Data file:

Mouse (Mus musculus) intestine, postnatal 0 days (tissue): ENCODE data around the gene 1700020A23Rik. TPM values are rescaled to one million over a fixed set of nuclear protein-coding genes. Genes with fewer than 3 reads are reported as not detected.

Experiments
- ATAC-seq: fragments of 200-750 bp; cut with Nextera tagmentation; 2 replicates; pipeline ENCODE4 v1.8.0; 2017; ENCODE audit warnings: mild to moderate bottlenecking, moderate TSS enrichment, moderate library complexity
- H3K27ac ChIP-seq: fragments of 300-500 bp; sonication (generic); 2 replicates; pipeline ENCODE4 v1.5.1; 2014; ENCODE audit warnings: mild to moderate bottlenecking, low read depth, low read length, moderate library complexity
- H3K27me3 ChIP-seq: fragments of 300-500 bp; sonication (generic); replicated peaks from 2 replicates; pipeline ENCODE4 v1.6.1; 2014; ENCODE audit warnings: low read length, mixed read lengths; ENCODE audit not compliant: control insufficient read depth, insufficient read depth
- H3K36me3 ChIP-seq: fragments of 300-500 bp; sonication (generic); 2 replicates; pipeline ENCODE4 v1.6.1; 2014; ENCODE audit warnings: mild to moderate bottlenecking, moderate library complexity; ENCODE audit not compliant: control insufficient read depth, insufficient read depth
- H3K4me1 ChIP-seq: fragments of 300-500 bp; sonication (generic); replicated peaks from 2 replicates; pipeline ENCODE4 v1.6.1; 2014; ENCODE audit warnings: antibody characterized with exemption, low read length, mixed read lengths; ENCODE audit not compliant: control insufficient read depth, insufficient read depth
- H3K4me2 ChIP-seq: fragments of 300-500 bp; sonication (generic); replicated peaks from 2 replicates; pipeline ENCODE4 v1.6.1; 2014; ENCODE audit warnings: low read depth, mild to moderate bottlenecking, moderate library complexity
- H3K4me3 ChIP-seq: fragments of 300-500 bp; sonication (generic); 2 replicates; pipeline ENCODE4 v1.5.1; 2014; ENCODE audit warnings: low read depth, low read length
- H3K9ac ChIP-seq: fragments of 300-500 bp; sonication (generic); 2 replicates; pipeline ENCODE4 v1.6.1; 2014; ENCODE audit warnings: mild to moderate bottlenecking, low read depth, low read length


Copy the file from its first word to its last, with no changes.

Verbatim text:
Mouse (Mus musculus) intestine, postnatal 0 days (tissue): ENCODE data around the gene 1700020A23Rik. TPM values are rescaled to one million over a fixed set of nuclear protein-coding genes. Genes with fewer than 3 reads are reported as not detected.

Experiments
- ATAC-seq: fragments of 200-750 bp; cut with Nextera tagmentation; 2 replicates; pipeline ENCODE4 v1.8.0; 2017; ENCODE audit warnings: mild to moderate bottlenecking, moderate TSS enrichment, moderate library complexity
- H3K27ac ChIP-seq: fragments of 300-500 bp; sonication (generic); 2 replicates; pipeline ENCODE4 v1.5.1; 2014; ENCODE audit warnings: mild to moderate bottlenecking, low read depth, low read length, moderate library complexity
- H3K27me3 ChIP-seq: fragments of 300-500 bp; sonication (generic); replicated peaks from 2 replicates; pipeline ENCODE4 v1.6.1; 2014; ENCODE audit warnings: low read length, mixed read lengths; ENCODE audit not compliant: control insufficient read depth, insufficient read depth
- H3K36me3 ChIP-seq: fragments of 300-500 bp; sonication (generic); 2 replicates; pipeline ENCODE4 v1.6.1; 2014; ENCODE audit warnings: mild to moderate bottlenecking, moderate library complexity; ENCODE audit not compliant: control insufficient read depth, insufficient read depth
- H3K4me1 ChIP-seq: fragments of 300-500 bp; sonication (generic); replicated peaks from 2 replicates; pipeline ENCODE4 v1.6.1; 2014; ENCODE audit warnings: antibody characterized with exemption, low read length, mixed read lengths; ENCODE audit not compliant: control insufficient read depth, insufficient read depth
- H3K4me2 ChIP-seq: fragments of 300-500 bp; sonication (generic); replicated peaks from 2 replicates; pipeline ENCODE4 v1.6.1; 2014; ENCODE audit warnings: low read depth, mild to moderate bottlenecking, moderate library complexity
- H3K4me3 ChIP-seq: fragments of 300-500 bp; sonication (generic); 2 replicates; pipeline ENCODE4 v1.5.1; 2014; ENCODE audit warnings: low read depth, low read length
- H3K9ac ChIP-seq: fragments of 300-500 bp; sonication (generic); 2 replicates; pipeline ENCODE4 v1.6.1; 2014; ENCODE audit warnings: mild to moderate bottlenecking, low read depth, low read length